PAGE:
Ad Limina Apostolorum (Blog) | St. Augustine's Library
Friday, July 16, 2004

Augustine the Lector, Sixteenth Sunday in Ordinary Time 

This Sunday's 's readings from the lectionary include this Gospel passage:
"Jesus entered a village where a woman whose name was Martha welcomed him.  She had a sister named Mary who sat beside the Lord at his feet listening to him speak. Martha, burdened with much serving, came to him and said,'Lord, do you not care that my sister has left me by myself to do the serving? Tell her to help me.' The Lord said to her in reply, 'Martha, Martha, you are anxious and worried about many things. There is need of only one thing. Mary has chosen the better partand it will not be taken from her'" (Luke 10:38-42)
This passage offends our sensibilities, in a way, because we are more sensitive to the practical needs which the situation demands, the necessary duties of hospitality.  Our response is to praise Mary's piety, because, well, Our Lord does, but to secretly wonder if she isn't being a bit impractical. 
St. Augustine sees the obvious: Martha is a symbol (or rather, a 'type') of the day-to-day duties which this life requires.  Mary, on the other hand, is a 'type' of the duties, or rather the concerns, of the next life.  In his fifty-third homily on the Gospels, he fits the entire scenario into an eschatological setting:
"The words of our Lord Jesus Christ which have just been read out of the Gospel, give us to understand, that there is some one thing for which we must be making, when we toil amid the manifold engagements of this life. Now we make for this as being yet in pilgrimage, and not in our abiding place; as yet in the way, not yet in our country; as yet in longing, not yet in enjoyment. Yet let us make for it, and that without sloth and without intermission, that we may some time be able to reach it."
Recall that for St. Augustine, the bodily needs of this life arise only because of our fallen condition.  They are never evil -- they are divinely ordained to constrain our sinful impulses in our fallen state, signified by the 'fleshly coverings' given to Adam and Eve in their expulsion from the Garden -- yet they are temporal, transitory, ephemeral, and their value can only be relative to man's vocation to eternal blessedness.  Even those tasks which we would refer to as the 'works of charity' -- clothing the naked, feeding the poor, etc. -- which serve as concrete means of loving God and neighbor, even these have only relative value, compared to that 'one thing' which is truly necessary:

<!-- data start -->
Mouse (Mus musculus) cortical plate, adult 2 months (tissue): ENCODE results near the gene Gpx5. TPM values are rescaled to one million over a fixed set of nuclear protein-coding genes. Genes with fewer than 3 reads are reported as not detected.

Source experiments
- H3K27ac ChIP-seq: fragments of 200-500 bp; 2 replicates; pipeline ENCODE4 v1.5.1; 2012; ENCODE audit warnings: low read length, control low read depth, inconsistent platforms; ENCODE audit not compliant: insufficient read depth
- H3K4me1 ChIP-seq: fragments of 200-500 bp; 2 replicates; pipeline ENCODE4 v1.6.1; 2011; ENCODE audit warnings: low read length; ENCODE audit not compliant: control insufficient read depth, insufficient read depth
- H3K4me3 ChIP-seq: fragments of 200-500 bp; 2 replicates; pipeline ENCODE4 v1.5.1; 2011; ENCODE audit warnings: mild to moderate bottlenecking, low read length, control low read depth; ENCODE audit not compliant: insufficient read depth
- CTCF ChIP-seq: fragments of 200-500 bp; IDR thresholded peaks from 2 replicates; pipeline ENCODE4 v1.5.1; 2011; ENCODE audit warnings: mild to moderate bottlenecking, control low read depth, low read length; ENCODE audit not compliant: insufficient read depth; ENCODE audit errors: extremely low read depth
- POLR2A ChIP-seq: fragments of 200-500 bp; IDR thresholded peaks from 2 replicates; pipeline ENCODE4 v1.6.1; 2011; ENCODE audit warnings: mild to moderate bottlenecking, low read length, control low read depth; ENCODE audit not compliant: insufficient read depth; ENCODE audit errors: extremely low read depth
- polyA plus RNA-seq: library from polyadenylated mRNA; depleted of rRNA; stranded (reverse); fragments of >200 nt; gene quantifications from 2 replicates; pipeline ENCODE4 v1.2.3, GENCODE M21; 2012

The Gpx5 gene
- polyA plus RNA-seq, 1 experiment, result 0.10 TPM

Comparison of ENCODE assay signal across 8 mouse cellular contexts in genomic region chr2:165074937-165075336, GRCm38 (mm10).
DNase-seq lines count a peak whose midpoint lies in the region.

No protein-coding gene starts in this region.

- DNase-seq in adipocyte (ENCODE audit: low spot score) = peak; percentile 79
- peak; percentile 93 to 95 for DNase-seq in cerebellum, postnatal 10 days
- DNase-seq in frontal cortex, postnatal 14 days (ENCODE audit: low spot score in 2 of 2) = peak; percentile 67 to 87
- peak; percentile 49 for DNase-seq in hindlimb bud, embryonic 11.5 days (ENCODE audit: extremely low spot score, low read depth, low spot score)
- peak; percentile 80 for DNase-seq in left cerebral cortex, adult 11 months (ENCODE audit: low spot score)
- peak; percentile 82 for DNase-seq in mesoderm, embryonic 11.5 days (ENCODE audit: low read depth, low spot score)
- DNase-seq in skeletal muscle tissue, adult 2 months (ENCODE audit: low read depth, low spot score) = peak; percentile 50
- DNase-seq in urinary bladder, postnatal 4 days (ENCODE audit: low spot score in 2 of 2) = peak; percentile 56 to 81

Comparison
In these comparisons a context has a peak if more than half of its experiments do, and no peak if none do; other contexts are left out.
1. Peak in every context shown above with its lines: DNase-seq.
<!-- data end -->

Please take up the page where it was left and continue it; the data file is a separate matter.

"These things are good; yet better is that thing which Mary hath chosen. For the one thing hath manifold trouble from necessity; the other hath sweetness from charity. A man wishes when he is serving, to meet with something; and sometimes he is not able: that which is lacking is sought for, that which is at hand is got ready; and the mind is distracted. . . These things are manifold, are diverse, because they are carnal, because they are temporal; good though they be, they are transitory. But what said theLord to Martha? 'Mary hath chosen that better part." Not thou a bad, but she a better. Hear, how better; "which shall not be taken away from her.'  Some time or other, the burden of these necessary duties shall be taken from thee: the sweetness of truth is everlasting. 'That which she hath chosen shall not be taken away from her.' It is not taken away, but yet it is increased. In this life, that is, is it increased, in the other life it will be perfected, never shall it be taken away"
For all these temporal tasks and duties, we are reminded, will pass away.  They will not characterize the state of blessedness (though they must now serve as a means of attaining this state):
"Yea, Martha . . . When thou shalt have got to that country, . . . wilt thou find the hungry, to whom thou mayest break thy bread? or the thirsty, to whom thou mayest hold out thy cup? . . . None of all these will be there, but what will be there?  What Mary has chosen; there shall we be fed, and shall not feed others."
The only activity of the blessed in the caelestial city, of which we are capable of performing here on earth, is that of the contemplation of God, listening to His Word, dwelling upon His command.  This does not rule out bodily activity, on the other hand it requires it, but neither must it be obscured and overrun by such activities.   This, the 'one thing necessary,' is the part chosen by Mary: "Mary her sister chose rather to be fed by the Lord . . . Martha was troubled, Mary was feating; the one was arranging many things, the other had her eyes upon the One.  Both occupations were good; but yet as to which was the better . . . the Lord gives judgment." 
This theme would be picked up by many of the Medievals as a basis for the distinction between the 'active' and the 'contemplative' life.  It is not yet that, for St. Augustine, although he is aware of the distinction (in his City of God he goes to great pains to emphasize that the good life consists of both an active and a contemplative dimension), much less is it a simple distinction between the monastic and the secular life.  It is, however, a means of offering a supernatural perspective through which to judge and assess human action, from the point of view of the ultimate 'end.'
(See also St. Augustine's similar reading of Jacob's two wives, Rachel and Leah, in Contra Faustus 22.52.)
(Check previous installments in this series here and here.)

# posted by Jamie : 3:02 PM


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